In today’s world of digital information, print still holds its crucial place. But new environmental considerations are important when looking at the design of publications such as reports, prospectuses, brochures and so on.
As part of Piquant’s sustainable policy, we are looking at many areas of production where we could reduce our impact on the environment. One aspect of our creative output is print, and in this blog, we cover some insights yielded by our research into more sustainable ways to deliver this media.
The key considerations to examine are
- Print vs Digital
- Inks and other materials
Print vs Digital
In general, digital assets are perceived as more environmentally friendly then print, on a simple principle of the absence of a physical object. However, it is now well known that data storage requires huge amounts of energy and that digital waste is becoming an increasing global concern.
Another factor to consider is that not everyone prefers digital information – especially the vulnerable and elderly find printed materials easier to access. So depending on your project’s objectives and target audience, print could be the most suitable solution to deliver your message. And if you choose your print service provider right, the environmental impact does not need to be that negative. So don’t ditch that brochure idea quite yet and read on!
The main considerations for paper or card are where the stock sourced from, and what are the composition/materials used in the making of the paper.
Paper using fibre from certified sources and well managed forests ensure the impact on the environment is minimal. There are several initiatives available, the two most recognised being the Forest Stewardship Council® (FSC®) and the Programme for the Endorsement of Forest Certification™ (PEFC™). These ensure that forest growth areas aren’t shrinking, in fact in European managed forests the areas have been expanding by a small percentage annually.
Considering the use of recycled paper stock is another way to lower the impact on the environment and to support the circular life of a product. The recycled paper options available are of ever increasing standard, and depending on the finished product, come in many professional looking finishes. Packaging especially lends itself to 100% recycled fibre options, as does newsprint and some card. This ratio becomes lower in higher-grade graphic papers and speciality stock.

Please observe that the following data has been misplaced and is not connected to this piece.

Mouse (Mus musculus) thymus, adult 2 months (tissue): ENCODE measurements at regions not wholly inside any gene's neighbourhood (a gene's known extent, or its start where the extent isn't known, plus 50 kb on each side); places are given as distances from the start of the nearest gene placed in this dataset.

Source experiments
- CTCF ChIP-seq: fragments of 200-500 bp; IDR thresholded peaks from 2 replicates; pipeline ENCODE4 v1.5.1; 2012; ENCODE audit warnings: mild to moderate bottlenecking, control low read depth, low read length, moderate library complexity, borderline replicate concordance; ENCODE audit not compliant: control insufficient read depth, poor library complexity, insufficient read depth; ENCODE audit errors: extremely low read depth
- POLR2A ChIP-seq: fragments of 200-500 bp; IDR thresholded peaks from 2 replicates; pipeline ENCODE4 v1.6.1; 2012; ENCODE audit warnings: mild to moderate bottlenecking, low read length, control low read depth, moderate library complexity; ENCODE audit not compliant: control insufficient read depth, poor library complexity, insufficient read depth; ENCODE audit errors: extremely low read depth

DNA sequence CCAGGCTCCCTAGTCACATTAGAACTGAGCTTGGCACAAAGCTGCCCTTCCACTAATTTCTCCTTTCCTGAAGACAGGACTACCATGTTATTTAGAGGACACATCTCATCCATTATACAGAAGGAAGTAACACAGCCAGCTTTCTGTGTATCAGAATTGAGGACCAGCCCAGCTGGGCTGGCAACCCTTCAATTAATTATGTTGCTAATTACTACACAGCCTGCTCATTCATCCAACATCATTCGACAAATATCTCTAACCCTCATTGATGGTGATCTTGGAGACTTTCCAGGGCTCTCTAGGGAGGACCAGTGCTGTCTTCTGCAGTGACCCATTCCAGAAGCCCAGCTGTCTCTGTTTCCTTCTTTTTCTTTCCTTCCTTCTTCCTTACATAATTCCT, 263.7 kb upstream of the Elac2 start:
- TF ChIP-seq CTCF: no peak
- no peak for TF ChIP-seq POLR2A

Paper that is not further treated by other processes such as laminating, UV spot varnish, gold foil etc can additionally be easily recycled after use and enter the circular economy stream yet again.
Disposing of print waste responsibly, by recycling or by minimising waste altogether, is something many printers also consider, and should be one of the factors when deciding on where to send your designs for printing .
Looking at ink’s composition and how it’s stored determines its environmental impact. Organic based inks, such as mineral, vegetable or soy inks, have less impact than oil or chemical based ones which contain harmful compounds and chemicals.
When it comes to the containers that inks are stored in, large drums/containers that are refillable are the preferred option. Further steps that can be considered when looking into greener printing options are chemical free plates and processes.
Choosing print processes that can implement these green swaps should be considered where possible, such as offset and riso methods, and for smaller print runs, digital printers.
All of the above factors should be considered when choosing a printer for your next print job, alongside the geographical location of your printer, in order to reduce the carbon footprint caused by transport, and to support local businesses and economy.
More and more businesses are getting on board with more considerate ways of production that keep the environment in mind, and offering greener alternatives when it comes to print.
Here in Piquant, we’ve reached out to printers we work with on regular bases, and also expanded our research to include some new options of businesses that have sustainability at their core. And we have started conversations and explorations on ways we can implement greener principles in the publications we design. If you would like to chat to us about this, please contact us